There are a lot of paths that don’t want bikes on them, “just for pedestrians,” but these paths usually are to the bathroom or shower, so sometimes we ignore them. You might think that rude, but here’s how I justify it. The clips on our shoes make it hard to walk, so we have to change to walking shoes anytime we want to walk for an extended time, and that can become a whole event when all I want to do is just pee quick. What do I mean? Here’s an example of what happens every time we stop. I’m riding my bike and I want to stop. I twist my left foot to unclip my shoe. I stop putting my left foot down. I unclip my right foot and swing it high over my bike while holding up my bike which has 40 lbs or more of packs on it. I have to find a place to lean my bike because we don’t have kickstands (they are sort of uncool in the bike world). Then I take off my helmet and clip it on my bike frame. I take off my gloves and put them in my handle bar bag. I unhook my camelbak and bring it in front of me. I get my camera and valuables out of my handlebar bag and put them into my camel back. Then I put my camelbak back on my shoulders. I go to my packs and get out my walking shoes. I stand unsteady on one clip/bike shoe while putting a walking shoe on, repeat on other side. I put my bikes shoes on my bike somewhere. Then I get out my lock and lock our bikes together. Then I can shop or go to the bathroom or whatever. If Dad stays with the bikes then I can skip locking them up, but you see how it’s a whole ordeal to do anything. Then I have to do everything backwards to leave with the addition of balancing our bikes sometimes as we add things to our packs. So as long as we don’t block handicap accesses or traffic jam entry/exits – some signs get ignored.
I put my hat on and take some picture. Dad gets back. We eat snacks. Dad says “Are you about ready to go? Well, I better go check out the view before we go.” I take some pics of him looking at the view.
Dad’s shifter is giving him real trouble today causing me to lag behind or ride right on his butt, so it’s hard to pace ourselves. Also both of our bikes chains are noisier than I like, and I’m having visions of us clunking up to the bike shop, losing pieces of our bikes all along the way and finally we stop at the front door of the shop and they just fall to pieces! Haha. We pull over at the Whale Watching Center. I’m a little confused about which road to take because uphill says Newport and we want to go to Newport, but it seems wrong somehow. Sometimes viewing a sign from a car and a bicycle are two different experiences. A guy and woman pull up and get out of their truck. We ask them which road to take to Newport, the guy says the lower road and tell us that it’s very narrow and he wouldn’t want to ride it so we should be careful. He also says the Devil’s Punchbowl, just down the road, is worth the stop and we don’t want to miss it.
We pass a port-a-potty in the parking lot and a guy/hiker/bum sitting on the corner by the road leaves his stuff and uses the port-a-potty. I wonder if he worries about his stuff getting stolen. I know for me the things on my bike are all necessary for the trip, so it’s all very valuable to me, even if it might not look like it.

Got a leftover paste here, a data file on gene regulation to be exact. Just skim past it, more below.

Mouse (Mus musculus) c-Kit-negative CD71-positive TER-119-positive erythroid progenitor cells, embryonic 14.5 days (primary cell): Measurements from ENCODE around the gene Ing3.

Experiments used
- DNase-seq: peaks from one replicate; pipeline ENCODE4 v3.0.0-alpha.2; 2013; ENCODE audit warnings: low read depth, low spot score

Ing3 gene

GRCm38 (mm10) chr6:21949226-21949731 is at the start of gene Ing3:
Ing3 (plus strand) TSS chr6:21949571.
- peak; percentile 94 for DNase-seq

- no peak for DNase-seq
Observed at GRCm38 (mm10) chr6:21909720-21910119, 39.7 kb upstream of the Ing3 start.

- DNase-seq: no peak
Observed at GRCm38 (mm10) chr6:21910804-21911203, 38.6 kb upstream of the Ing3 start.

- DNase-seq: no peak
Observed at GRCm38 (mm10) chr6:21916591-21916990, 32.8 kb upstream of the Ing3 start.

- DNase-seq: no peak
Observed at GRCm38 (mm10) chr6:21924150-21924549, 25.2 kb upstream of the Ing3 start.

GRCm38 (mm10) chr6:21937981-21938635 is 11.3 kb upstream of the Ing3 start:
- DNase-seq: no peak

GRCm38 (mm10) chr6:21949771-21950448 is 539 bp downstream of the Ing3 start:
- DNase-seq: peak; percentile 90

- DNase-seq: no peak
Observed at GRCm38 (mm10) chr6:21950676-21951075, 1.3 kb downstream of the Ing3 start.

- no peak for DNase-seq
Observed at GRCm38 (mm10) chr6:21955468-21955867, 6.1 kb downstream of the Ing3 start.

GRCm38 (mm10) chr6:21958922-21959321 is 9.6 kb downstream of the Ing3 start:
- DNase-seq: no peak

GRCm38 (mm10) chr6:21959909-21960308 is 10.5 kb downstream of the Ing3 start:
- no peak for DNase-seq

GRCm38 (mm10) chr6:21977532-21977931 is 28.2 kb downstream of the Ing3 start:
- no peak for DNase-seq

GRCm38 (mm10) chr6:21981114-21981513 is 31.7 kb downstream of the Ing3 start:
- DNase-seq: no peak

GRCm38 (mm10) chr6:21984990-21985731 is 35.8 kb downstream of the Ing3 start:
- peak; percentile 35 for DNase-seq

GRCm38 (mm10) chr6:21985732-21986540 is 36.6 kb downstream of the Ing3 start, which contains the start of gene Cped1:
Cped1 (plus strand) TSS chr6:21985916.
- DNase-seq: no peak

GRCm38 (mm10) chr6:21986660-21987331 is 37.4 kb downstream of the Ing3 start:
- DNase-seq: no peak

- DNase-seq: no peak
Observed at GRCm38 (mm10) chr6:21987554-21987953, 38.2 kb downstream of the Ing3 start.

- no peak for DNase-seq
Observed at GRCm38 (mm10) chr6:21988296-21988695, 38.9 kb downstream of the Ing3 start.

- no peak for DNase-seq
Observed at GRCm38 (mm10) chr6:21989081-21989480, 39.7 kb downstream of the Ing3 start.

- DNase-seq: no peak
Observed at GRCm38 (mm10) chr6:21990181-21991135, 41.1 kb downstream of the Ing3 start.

We are riding downhill and see the Devil’s Punchbowl State National Rec. Area sign. We stop at the turn. Dad says “Do you want to see it?” I look down the road, it’s downhill and there is no telling how far to the viewing area and I know Dad is having trouble with his gears making riding more difficult so I say, “I don’t really need to see it.” He says “Me neither.” As we start to take off, this guy pull his truck to the sign in front of us, he is coming from the attraction and says something with more hostility than persuasion “You guys are on a long trip, you can afford a 1/2 mile out of your way, you don’t want to miss it.” Dad says, “What do you think?” I say “Well if it’s only a ½ mile.” Dad says “Okay, this better ‘WOW’ me.” We take a right and ride a ½ mile then hit a fairly steep downhill. We pass a lot of vehicles and people and a few buildings, one with a sign that reads “Mo’s West.”
We park our bikes at a fence and look down into the Devil’s Punchbowl.
I am impressed with how little the people exploring inside of it look. Seeing them gives me more perspective on how big it is. It’s not “WOWing” dad, however, his bicycle gearing trouble, causing knee pain, and the fact that we have been riding past equally or more beautiful places for days doesn’t help. We leave and Dad has to shift really low to go up the steep hill since the gears he would normally use are not working, so I go ahead of him, but he catches up quickly because as soon as it flattens out he has to shift to high gears. Oy!
Traffic starts picking up as we near Newport. I take a picture of Dad entering Newport. It’s one of my favorites!
I see dad and the slow sign and the arrow and can’t resist, but the van with the “Life’s Good” spray painted on the back is a surprise and makes it perfect! It sort of sums up the whole trip so far. We are slow, but while we are riding, life can’t be anything but good!
We eat at Subway. When we are leaving we see one of those happy air dolls they have at car lots that continually flap around and dad says “I’m thinking about buying one of those.” We shop at the Thrift Mart for food. While we are locking up our bikes a lady parks her bike. Our bikes and packs are bulky and take up most of the bike rack. She is nice and says she lives in town and rides all over. She says the guy in the bike shop is really great and does good work and tells us the park is nice and describes the road ahead a bit.
We ride through town and stop on the Yaquina Bay Bridge. It says if we use the sidewalk we have to walk our bikes. This bridge is very long and as almost all bridges this one is half uphill and half downhill so we decide to huff it. Walking the bridge is taking a long time! We stop and take some pictures. On the downhill side of the bridge we have to use our breaks! It just feels so wrong to be walking my bike and using my breaks. Dad takes a picture of us with the bridge behind us.